Conversely, this one is much more story than fight; after a couple of early skirmishes the first decent fight only comes near the halfway point… speaking of which, if the film’s Wiki entry is right then it appears Hong Kong Legends’ print is actually the shorter re-release version. Having said which, I’m not going to complain, cos another half-hour of not much happening would’ve been difficult to swallow. Lo Wei had even less idea of what to do with Jackie Chan than he did Bruce Lee, and it shows here; in his first real starring role (his first actual supposed lead having been a film that apparently went unreleased for years), he just doesn’t seem to have much to actually *do*. The film is a follow-on from the Bruce Lee film, with Chan playing a young thief who’s not interested in learning martial arts until he Can’t Stand No More and takes up arms with the Jing Wu school against the hated Japanese; just as well he proves to be a fast learner in the fighting arts. Unfortunately, the bizarre lack of focus on the performer who’s supposed to be the star of the thing vitiates the film’s effectiveness, along with the off pacing and structure and, well, the basic lack of action and spark. Graduating from bit parts like the one he played in Hapkido, and supports like Hand of Death (made before but released just after this), Chan makes surprisingly little impression, but it’s not like he gets much of a chance; early on he already knew what audiences would discover only years later, i.e. that his real forte was action comedy rather than straight kung fu. Alas, Lo Wei was slower than anyone to recognise this and, with audiences tiring of “Brucesploitation” and ignoring this in droves, Chan was stuck for years with a string of Lo-managed flops that could’ve stifled his career and prevented him ever reaching stardom at all. New Fist of Fury, in the end, offers a historical insight for Chan fans into just where he started out, but not an awful lot more.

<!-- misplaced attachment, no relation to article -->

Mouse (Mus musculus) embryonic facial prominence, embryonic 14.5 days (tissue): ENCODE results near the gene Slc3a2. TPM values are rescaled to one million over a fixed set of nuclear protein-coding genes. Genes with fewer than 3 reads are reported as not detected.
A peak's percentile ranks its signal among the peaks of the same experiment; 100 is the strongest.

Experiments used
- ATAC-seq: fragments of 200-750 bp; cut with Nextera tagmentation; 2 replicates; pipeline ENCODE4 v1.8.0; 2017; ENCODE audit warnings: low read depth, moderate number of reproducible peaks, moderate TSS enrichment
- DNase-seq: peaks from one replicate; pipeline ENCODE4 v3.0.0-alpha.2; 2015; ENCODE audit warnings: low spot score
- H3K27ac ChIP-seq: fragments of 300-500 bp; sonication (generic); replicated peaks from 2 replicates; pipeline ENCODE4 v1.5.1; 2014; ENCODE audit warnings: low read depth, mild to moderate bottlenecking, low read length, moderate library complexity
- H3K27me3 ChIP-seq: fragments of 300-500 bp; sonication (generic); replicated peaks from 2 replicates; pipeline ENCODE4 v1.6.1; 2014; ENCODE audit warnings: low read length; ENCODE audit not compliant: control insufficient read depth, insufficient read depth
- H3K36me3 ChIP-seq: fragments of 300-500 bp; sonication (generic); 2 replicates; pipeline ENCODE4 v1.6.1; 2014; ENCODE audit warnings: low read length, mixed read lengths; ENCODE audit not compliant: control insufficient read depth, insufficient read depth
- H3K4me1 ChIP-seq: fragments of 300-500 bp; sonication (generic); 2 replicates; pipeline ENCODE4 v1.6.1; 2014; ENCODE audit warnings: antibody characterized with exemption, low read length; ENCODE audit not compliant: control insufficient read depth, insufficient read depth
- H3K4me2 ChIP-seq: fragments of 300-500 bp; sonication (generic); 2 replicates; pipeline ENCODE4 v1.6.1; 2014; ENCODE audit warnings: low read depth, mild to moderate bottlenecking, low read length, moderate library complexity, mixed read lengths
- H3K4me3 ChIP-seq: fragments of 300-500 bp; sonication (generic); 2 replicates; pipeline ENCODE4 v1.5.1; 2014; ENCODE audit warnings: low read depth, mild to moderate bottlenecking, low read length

New Fist of Fury (1976)